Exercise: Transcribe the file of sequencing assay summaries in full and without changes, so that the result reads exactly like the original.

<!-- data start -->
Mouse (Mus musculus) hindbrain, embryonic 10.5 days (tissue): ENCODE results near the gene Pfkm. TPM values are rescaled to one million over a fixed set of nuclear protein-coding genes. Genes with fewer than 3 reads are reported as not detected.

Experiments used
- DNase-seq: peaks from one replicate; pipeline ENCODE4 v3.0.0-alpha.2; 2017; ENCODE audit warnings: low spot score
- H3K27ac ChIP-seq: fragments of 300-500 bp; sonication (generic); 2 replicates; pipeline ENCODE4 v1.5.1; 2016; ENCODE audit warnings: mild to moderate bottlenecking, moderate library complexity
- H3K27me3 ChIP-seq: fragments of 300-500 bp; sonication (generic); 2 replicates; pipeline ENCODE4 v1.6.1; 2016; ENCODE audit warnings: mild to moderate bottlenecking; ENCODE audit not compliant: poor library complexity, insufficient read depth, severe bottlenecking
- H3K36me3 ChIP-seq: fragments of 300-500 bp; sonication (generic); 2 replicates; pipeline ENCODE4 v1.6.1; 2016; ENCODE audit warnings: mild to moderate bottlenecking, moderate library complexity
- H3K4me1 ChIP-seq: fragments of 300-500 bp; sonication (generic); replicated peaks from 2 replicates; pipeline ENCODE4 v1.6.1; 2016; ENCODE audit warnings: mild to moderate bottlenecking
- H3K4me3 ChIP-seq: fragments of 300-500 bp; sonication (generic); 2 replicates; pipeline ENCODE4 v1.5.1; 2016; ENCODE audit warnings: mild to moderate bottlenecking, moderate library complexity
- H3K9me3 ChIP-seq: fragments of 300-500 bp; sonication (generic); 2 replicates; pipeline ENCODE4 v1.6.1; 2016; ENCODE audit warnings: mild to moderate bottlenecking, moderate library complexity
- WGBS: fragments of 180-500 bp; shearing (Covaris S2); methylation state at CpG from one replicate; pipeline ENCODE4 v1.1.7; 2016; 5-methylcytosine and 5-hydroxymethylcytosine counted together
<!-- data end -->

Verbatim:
Mouse (Mus musculus) hindbrain, embryonic 10.5 days (tissue): ENCODE results near the gene Pfkm. TPM values are rescaled to one million over a fixed set of nuclear protein-coding genes. Genes with fewer than 3 reads are reported as not detected.

Experiments used
- DNase-seq: peaks from one replicate; pipeline ENCODE4 v3.0.0-alpha.2; 2017; ENCODE audit warnings: low spot score
- H3K27ac ChIP-seq: fragments of 300-500 bp; sonication (generic); 2 replicates; pipeline ENCODE4 v1.5.1; 2016; ENCODE audit warnings: mild to moderate bottlenecking, moderate library complexity
- H3K27me3 ChIP-seq: fragments of 300-500 bp; sonication (generic); 2 replicates; pipeline ENCODE4 v1.6.1; 2016; ENCODE audit warnings: mild to moderate bottlenecking; ENCODE audit not compliant: poor library complexity, insufficient read depth, severe bottlenecking
- H3K36me3 ChIP-seq: fragments of 300-500 bp; sonication (generic); 2 replicates; pipeline ENCODE4 v1.6.1; 2016; ENCODE audit warnings: mild to moderate bottlenecking, moderate library complexity
- H3K4me1 ChIP-seq: fragments of 300-500 bp; sonication (generic); replicated peaks from 2 replicates; pipeline ENCODE4 v1.6.1; 2016; ENCODE audit warnings: mild to moderate bottlenecking
- H3K4me3 ChIP-seq: fragments of 300-500 bp; sonication (generic); 2 replicates; pipeline ENCODE4 v1.5.1; 2016; ENCODE audit warnings: mild to moderate bottlenecking, moderate library complexity
- H3K9me3 ChIP-seq: fragments of 300-500 bp; sonication (generic); 2 replicates; pipeline ENCODE4 v1.6.1; 2016; ENCODE audit warnings: mild to moderate bottlenecking, moderate library complexity
- WGBS: fragments of 180-500 bp; shearing (Covaris S2); methylation state at CpG from one replicate; pipeline ENCODE4 v1.1.7; 2016; 5-methylcytosine and 5-hydroxymethylcytosine counted together